We talked about visual references for the film, Bosch, Escher, Guy Maddin, Under the Skin, but I also suggested she look at Tibetan Buddhist art. It has a deep spiritual character I would like to capture, and a strange balance of stillness and movement, especially in the sculptures. I suggested she visit The Rubin Museum, a treasure trove of Himalayan art and one of my favorite places in the city (free Friday nights to boot!)

I commissioned Elle to do some pre-production art, so we should see some of her work up on the website soon.



Kim Production Diary 1

Kim Production DiaryAn ongoing series chronicling the production (pre, shoot, and post) of our new movie Kim.

This is the first post in what will be an ongoing diary of the production of our new movie, Kim, from pre-production, through the shoot and post-production.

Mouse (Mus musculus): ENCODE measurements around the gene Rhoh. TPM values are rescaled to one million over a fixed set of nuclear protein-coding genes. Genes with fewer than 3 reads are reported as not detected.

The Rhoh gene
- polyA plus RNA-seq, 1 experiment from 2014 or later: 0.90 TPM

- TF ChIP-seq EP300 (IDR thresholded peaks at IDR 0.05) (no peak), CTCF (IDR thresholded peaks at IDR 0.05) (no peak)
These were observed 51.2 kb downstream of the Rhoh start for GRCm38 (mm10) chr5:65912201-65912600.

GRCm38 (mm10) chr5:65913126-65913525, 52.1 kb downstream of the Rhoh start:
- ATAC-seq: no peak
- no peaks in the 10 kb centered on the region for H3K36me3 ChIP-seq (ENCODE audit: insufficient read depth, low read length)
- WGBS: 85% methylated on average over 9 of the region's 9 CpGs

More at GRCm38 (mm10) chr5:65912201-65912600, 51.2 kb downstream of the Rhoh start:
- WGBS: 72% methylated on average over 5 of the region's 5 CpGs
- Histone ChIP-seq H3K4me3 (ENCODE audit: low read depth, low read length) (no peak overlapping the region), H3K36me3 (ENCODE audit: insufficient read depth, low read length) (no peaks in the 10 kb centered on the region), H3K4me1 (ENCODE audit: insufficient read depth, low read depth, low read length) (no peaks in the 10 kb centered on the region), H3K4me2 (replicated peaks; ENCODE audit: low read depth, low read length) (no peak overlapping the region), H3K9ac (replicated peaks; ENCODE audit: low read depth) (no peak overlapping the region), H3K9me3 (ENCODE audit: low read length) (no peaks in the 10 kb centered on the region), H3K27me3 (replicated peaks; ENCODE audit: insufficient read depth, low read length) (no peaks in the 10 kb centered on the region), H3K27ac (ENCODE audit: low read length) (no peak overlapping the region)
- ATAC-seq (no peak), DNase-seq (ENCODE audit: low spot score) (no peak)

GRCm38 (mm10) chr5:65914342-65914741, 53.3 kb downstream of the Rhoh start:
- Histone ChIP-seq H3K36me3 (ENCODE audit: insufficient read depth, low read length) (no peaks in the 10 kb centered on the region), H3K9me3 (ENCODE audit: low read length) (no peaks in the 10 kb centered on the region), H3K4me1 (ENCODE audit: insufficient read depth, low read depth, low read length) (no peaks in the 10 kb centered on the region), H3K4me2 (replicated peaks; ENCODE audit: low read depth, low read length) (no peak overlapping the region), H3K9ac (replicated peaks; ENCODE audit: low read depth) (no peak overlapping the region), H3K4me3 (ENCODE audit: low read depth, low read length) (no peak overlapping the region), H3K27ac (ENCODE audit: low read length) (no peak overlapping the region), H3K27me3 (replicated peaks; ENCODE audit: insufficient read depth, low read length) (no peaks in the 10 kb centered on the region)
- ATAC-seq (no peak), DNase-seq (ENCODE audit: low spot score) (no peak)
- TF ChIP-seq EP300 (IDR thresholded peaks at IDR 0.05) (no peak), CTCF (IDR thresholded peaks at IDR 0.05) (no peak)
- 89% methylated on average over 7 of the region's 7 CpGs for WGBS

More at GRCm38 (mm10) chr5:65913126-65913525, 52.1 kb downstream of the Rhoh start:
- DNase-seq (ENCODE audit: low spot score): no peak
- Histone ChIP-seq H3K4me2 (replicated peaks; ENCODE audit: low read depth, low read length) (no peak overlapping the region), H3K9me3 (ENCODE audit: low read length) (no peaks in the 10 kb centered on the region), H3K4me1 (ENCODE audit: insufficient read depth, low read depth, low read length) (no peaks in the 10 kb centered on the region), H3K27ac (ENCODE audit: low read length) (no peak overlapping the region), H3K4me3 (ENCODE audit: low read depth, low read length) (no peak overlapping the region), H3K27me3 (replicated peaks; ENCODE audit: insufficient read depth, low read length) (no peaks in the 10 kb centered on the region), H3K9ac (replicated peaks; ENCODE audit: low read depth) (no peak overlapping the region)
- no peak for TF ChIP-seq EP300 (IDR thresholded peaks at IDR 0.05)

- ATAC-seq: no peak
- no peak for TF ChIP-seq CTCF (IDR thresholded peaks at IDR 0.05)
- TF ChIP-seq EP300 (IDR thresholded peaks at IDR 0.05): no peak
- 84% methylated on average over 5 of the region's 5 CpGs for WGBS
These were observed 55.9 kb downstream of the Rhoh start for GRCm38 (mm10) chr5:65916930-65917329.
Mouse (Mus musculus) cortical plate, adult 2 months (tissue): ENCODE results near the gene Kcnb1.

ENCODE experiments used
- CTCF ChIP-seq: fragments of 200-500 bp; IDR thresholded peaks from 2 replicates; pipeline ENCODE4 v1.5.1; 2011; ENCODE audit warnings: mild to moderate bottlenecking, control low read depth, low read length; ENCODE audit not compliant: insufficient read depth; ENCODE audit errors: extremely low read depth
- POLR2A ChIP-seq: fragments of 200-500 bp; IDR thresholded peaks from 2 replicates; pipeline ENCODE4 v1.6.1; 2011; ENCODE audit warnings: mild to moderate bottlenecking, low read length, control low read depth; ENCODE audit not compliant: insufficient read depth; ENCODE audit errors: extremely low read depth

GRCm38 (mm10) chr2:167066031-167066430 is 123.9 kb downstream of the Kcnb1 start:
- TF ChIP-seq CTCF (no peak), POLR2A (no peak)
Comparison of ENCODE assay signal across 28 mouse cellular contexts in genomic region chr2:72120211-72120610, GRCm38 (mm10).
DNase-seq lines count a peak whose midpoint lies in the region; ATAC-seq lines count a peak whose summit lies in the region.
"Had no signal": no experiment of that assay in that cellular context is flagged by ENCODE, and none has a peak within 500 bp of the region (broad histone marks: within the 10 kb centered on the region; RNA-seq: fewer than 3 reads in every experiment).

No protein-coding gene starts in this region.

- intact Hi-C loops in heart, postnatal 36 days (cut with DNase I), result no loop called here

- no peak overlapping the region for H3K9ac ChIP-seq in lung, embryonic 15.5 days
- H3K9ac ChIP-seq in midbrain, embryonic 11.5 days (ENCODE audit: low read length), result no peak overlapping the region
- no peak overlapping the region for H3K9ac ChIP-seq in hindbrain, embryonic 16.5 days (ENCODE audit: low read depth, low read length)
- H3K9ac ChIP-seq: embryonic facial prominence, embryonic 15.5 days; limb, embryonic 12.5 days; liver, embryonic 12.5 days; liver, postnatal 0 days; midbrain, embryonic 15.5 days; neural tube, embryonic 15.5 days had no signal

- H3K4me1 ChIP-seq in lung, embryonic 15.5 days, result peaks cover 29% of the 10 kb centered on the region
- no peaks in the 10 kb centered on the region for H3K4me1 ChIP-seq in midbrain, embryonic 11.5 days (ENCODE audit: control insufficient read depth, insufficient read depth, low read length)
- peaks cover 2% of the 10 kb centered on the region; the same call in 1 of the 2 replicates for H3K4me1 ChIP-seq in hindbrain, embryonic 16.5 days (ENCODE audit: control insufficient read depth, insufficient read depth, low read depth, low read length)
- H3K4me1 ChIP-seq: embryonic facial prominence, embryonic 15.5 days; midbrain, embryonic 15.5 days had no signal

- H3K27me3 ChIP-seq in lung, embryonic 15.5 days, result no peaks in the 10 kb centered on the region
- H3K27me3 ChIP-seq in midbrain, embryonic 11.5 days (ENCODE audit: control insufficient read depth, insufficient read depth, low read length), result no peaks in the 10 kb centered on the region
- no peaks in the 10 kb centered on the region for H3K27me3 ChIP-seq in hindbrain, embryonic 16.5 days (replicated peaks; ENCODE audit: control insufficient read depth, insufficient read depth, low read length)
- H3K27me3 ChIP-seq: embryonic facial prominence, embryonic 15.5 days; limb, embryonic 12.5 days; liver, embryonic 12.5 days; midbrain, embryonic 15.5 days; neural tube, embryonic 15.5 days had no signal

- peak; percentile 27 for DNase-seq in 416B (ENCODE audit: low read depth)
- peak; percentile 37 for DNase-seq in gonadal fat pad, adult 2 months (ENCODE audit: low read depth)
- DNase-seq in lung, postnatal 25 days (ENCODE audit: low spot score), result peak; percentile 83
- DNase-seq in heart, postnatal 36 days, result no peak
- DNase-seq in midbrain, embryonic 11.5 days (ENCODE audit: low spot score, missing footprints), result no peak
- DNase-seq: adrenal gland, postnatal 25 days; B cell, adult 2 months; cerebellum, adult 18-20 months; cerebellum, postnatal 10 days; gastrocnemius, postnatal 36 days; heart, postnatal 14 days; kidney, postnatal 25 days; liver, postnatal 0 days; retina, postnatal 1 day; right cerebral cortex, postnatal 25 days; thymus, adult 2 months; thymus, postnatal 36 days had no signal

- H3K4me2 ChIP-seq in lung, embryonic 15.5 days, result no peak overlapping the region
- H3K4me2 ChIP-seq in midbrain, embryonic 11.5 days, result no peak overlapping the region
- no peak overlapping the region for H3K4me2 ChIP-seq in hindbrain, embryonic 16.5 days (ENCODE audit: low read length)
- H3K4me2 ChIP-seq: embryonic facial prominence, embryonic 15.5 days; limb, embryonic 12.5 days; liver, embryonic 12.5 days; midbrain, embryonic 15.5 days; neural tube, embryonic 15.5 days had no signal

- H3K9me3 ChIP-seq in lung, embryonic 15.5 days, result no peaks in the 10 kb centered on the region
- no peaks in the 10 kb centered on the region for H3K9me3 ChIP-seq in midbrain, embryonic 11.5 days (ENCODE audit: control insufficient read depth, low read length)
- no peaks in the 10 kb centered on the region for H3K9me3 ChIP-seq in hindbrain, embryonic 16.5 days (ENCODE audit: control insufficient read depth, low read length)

We’re very much at the beginning of the pre-production stage right now, so it’s a perfect time to start a production journal. We’ve got our script, an 80-page feature. We’ve assembled a great team: myself (Bob) as Writer/Director, Producer Leeah Odom, Composer Lenny Gonzalez, Cinematographer Matthew Boyd, and Production Designer Elle Kunnos de Voss.

We have a website for the film that we will continue to develop as the production evolves.

Producer Leeah Odom and I are having weekly meetings either by phone or in person to discuss the film, review the previous week’s accomplishments, and set goals for the next week,